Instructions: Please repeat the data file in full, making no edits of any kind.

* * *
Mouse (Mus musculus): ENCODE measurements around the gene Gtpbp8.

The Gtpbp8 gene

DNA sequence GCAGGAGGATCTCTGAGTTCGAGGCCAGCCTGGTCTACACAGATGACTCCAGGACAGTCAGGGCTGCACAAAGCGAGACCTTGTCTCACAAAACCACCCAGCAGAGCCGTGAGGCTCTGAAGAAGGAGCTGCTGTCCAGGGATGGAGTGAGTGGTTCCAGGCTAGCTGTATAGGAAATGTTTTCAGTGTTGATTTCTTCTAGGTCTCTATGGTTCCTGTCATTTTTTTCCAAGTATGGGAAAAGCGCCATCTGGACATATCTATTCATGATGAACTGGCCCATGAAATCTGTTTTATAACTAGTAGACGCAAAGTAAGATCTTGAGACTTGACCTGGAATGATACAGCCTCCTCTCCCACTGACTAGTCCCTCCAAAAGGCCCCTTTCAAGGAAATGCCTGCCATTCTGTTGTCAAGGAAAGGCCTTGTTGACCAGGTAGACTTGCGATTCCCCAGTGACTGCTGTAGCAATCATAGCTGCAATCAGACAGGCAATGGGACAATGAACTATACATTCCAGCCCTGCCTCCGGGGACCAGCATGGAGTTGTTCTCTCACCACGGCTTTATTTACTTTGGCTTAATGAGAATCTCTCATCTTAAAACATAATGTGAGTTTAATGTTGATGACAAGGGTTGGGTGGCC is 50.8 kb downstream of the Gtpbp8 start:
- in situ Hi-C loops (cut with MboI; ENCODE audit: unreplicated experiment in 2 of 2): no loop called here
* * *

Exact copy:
Mouse (Mus musculus): ENCODE measurements around the gene Gtpbp8.

The Gtpbp8 gene

DNA sequence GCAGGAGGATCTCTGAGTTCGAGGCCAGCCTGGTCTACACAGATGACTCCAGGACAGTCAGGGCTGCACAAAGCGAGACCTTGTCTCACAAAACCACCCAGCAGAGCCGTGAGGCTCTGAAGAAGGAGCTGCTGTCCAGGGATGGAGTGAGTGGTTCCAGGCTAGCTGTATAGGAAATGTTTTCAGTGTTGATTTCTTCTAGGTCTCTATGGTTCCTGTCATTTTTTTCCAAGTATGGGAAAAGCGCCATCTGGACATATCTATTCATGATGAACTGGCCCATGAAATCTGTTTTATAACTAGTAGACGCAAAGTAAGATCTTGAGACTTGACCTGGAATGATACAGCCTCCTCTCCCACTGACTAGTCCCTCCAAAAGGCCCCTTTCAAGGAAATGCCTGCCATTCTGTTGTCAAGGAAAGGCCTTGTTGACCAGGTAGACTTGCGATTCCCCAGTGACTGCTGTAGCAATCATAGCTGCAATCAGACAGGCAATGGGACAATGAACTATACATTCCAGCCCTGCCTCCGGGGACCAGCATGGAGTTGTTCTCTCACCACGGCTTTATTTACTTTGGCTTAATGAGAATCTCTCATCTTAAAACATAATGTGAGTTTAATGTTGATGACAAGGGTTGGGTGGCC is 50.8 kb downstream of the Gtpbp8 start:
- in situ Hi-C loops (cut with MboI; ENCODE audit: unreplicated experiment in 2 of 2): no loop called here